So this week I get a migraine.  Not unusual.  I have had migraines regularly since I was a teenager.  Never been hospitalised for one.  But this one just kept getting worse, beyond anything I have ever had.  Until I am lying on the floor unable to move and a friend called an ambulance.  So I go to hospital.  The hospital pumps me full of medication (including largactil) that while it did not eliminate, helped the pain.  The medication also rendered me inarticulate, easily confused and clumsy – basically it made me ‘high’.  This will become important later.  Because it means I lost the ability to conceal certain facts about myself.

I am a sex worker.  Often I cannot conceal this fact in medical settings.  As a Victorian sex worker I am subject to mandatory sexual health testing once every three months – regardless of the fact that over twenty years of medical research in Australia (click here to download latest research findings) shows that sex workers have lower rates of STI’s than the general public and higher compliance in prophylaxis use (condoms!).  Because I have had interactions with police (no kidding my job used to be illegal) and medical staff, it is written into some of my medical records that I am a sex worker.  If I am in a setting where these records are accessed then I have no choice about my status as a sex worker being part of any conversation.  It is usually a big part of the conversation.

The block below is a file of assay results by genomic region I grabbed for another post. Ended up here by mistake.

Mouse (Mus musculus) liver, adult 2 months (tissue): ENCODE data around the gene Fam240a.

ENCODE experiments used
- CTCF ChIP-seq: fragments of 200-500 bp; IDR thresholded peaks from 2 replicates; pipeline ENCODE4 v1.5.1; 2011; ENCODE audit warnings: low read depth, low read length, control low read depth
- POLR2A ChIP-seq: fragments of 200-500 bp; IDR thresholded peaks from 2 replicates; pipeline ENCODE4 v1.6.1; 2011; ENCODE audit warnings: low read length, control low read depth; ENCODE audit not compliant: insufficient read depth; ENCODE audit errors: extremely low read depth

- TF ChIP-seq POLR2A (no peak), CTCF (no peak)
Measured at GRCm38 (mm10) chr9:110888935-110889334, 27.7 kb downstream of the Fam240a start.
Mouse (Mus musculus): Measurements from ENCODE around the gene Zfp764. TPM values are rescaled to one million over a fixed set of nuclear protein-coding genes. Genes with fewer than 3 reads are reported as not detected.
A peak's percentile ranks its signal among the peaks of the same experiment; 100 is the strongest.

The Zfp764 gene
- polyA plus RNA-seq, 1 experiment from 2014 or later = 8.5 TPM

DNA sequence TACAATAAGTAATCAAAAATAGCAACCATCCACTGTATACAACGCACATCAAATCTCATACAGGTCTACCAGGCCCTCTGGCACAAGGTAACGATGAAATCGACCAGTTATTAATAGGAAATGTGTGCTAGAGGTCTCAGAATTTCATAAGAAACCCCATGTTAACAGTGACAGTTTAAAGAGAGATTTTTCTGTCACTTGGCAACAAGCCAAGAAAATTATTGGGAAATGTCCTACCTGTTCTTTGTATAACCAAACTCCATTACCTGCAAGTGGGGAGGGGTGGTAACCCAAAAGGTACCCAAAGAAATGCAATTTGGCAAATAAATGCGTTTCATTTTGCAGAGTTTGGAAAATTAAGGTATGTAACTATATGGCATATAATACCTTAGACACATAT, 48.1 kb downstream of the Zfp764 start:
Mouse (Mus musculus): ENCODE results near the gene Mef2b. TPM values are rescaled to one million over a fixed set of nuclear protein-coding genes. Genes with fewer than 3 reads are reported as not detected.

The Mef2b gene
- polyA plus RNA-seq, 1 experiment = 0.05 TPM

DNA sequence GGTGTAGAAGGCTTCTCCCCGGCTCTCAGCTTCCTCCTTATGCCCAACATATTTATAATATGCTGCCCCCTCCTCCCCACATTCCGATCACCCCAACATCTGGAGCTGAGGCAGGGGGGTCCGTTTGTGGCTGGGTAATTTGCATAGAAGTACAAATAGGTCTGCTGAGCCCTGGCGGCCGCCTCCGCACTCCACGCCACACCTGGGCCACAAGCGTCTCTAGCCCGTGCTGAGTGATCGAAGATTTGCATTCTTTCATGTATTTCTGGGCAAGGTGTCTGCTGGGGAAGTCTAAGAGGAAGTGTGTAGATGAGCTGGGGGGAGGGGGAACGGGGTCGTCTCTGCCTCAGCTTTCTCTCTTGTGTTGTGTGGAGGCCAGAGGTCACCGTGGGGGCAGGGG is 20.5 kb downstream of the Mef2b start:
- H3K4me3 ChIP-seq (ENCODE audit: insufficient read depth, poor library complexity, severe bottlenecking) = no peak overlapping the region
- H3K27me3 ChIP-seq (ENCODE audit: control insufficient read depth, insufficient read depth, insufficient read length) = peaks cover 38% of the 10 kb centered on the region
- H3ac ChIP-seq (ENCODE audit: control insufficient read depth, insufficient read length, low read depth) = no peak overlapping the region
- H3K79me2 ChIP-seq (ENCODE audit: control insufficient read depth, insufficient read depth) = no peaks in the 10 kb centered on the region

But I did not expect my status as a sex worker to be part of the conversation when I was in hospital this week.  No prior hospital records or medical records had been accessed.  No other doctors had been called.  I was simply a patient presenting with a migraine.

Then the hospital got me ‘high’, legally high of course, and one of the neurology staff asked “so what do you do?”.  And that was it.  All my usual answers went unused; that I work for a NGO (also true), that I am self employed (just leaving out the “as a sex worker” part), that I work as a lobbyist (I talk to enough politicians that it feels like it).

Because if someone asks “what do you do?” when you’re high the natural reply is to tell the truth.  So I said – “I’m a sex worker” and proceeded to chat about it with them for 15 minutes.  Including when they asked “are people prejudice about it?”, I said “hell yes, all the time”.  But I probably wasn’t expecting them to give me a specific example of prejudice right then.  Which they did.

After our little chat the doctor wandered off for a few minutes then came back to say – “so now we’ve realised that we need to do an HIV test on you” and I asked “this is because I told you I’m a sex worker isn’t it?” and they replied (looking embarrassed) “uh, yeah”.  I then stated “well I suppose what I want doesn’t really matter at this point?” and at that the doctor looked away.

Problems with this:

1) I was not in a state to make or be able to give informed consent to being STI/HIV tested

2) That (1) being the case this constitutes a forced STI/HIV test